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Title: Integrated Nutrient Management: Experience from rice-based systems in Southeast Asia

item Olk, Daniel - Dan
item BECKER, M
item PANDEY, S
item WITT, C

Submitted to: Book Chapter
Publication Type: Book / Chapter
Publication Acceptance Date: 11/15/2004
Publication Date: 1/28/2008
Citation: Olk, D.C., Becker, M., Linquist, B.A., Pandey, S., Witt, C. 2008. Integrated Nutrient Management: Experience from rice-based systems in Southeast Asia. In: Aulakh, M.S. and Grant, C.A., editors. Integrated Nutrient Management for Sustainable Crop Production. Haworth Press/Taylor & Francis. New York, NY. p. 369-420.

Interpretive Summary:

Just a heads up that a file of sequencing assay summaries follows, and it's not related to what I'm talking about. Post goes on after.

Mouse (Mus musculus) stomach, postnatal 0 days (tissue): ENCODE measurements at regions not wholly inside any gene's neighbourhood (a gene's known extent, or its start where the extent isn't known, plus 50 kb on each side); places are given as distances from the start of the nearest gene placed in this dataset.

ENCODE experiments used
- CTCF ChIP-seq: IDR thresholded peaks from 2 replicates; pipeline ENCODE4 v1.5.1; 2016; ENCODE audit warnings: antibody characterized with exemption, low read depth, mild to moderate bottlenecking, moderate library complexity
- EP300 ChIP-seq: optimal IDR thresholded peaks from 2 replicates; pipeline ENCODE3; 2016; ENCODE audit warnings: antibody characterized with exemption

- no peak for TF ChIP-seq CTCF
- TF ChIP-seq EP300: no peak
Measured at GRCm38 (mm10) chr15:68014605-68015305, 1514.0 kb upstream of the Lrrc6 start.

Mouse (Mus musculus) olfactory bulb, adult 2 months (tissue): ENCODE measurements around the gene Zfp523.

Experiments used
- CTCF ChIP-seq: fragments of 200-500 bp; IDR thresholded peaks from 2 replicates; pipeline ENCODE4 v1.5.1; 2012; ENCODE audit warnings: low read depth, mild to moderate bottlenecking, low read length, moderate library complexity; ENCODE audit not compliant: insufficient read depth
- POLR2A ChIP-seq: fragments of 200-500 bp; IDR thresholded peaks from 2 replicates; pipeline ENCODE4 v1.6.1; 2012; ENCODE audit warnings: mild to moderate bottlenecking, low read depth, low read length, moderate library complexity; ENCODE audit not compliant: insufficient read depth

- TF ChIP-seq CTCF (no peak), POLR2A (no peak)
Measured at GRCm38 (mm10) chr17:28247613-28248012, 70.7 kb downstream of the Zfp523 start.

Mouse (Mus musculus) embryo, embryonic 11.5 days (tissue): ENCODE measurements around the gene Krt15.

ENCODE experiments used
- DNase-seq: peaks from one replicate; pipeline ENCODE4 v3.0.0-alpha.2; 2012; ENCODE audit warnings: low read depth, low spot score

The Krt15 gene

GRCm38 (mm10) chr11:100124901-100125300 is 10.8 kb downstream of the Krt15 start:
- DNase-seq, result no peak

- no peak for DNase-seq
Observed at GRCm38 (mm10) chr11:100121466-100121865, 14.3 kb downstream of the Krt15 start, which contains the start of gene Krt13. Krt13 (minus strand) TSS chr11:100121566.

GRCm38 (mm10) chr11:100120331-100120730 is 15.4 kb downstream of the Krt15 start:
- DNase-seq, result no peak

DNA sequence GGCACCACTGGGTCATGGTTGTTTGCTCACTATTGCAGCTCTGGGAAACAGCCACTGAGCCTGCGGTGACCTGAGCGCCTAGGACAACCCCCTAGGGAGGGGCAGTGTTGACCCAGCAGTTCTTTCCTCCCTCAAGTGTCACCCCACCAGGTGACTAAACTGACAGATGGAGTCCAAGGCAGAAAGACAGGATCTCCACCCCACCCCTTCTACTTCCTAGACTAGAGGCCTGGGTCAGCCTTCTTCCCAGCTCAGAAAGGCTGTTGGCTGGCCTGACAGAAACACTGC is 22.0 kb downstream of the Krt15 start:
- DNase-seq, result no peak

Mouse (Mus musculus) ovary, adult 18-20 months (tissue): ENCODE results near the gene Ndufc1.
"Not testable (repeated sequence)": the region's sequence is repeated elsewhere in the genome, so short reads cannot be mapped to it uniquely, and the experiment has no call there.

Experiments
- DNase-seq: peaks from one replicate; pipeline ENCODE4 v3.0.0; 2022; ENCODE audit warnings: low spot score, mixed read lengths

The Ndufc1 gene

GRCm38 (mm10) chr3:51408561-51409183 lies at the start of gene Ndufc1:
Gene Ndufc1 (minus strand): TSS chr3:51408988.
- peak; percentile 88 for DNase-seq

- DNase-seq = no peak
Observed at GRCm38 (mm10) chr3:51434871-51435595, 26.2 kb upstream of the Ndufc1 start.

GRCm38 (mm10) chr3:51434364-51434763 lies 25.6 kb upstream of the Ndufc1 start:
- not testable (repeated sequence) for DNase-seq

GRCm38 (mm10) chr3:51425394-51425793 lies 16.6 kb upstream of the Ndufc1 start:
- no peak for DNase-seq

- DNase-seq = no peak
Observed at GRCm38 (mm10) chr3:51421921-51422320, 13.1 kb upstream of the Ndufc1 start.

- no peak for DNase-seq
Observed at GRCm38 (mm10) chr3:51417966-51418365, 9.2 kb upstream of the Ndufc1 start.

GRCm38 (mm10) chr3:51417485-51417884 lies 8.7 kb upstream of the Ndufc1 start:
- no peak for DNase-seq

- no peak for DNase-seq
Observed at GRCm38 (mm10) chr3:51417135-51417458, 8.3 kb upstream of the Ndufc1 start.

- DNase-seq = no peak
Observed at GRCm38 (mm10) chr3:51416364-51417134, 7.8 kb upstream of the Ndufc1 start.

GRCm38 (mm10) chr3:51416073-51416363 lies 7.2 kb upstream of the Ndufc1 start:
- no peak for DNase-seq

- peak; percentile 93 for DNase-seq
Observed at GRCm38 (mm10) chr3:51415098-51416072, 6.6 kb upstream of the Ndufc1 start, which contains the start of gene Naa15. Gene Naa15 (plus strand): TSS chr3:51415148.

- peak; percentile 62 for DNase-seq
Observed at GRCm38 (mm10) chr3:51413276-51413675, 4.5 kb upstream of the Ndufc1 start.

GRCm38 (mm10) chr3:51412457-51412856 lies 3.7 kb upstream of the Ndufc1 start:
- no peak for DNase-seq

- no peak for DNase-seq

Technical Abstract: Integrated nutrient management combines the use of mineral and organic fertilizers. In the rice-based rotations of Southeast Asia, organic fertilizers, especially green manures, were once widely used, but in recent years they have been increasingly replaced by mineral fertilizers. In this region organic fertilizers have clearly improved soil properties and crop growth in sandy, low-carbon soils planted to rainfed rice in Northeast Thailand, but the economic benefit is less certain. Yields in such unfavorable environments have been maximized through simultaneous use of both organic and inorganic fertilizers. Green manuring is known to increase nitrogen availability and grain yield of rainfed rice, but its benefits to other soil properties are largely ignored during agrosystem evaluation. Irrigated lowland rice systems of Southeast Asia are more input-intensive and higher-yielding than rainfed systems, so an increasingly appropriate form of organic fertilizer is rice straw. It provides comparable benefits to soil properties and nutrient cycling as do other organic fertilizers without requiring cultivation of additional crops. A recent form of integrated nutrient management is the basing of inorganic fertilizer rates on native soil fertility. This approach has increased yields and optimized fertilizer inputs for lowland rice fields, but it has not yet been widely implemented in rainfed rice areas of Southeast Asia. An agricultural economy typically evolves through four stages that are defined by population density and income level. Most of Southeast Asia has evolved beyond the second stage, during which organic fertilizers are most profitable. As the region continues to develop, future use of organic fertilizers will likely be driven by environmental concerns.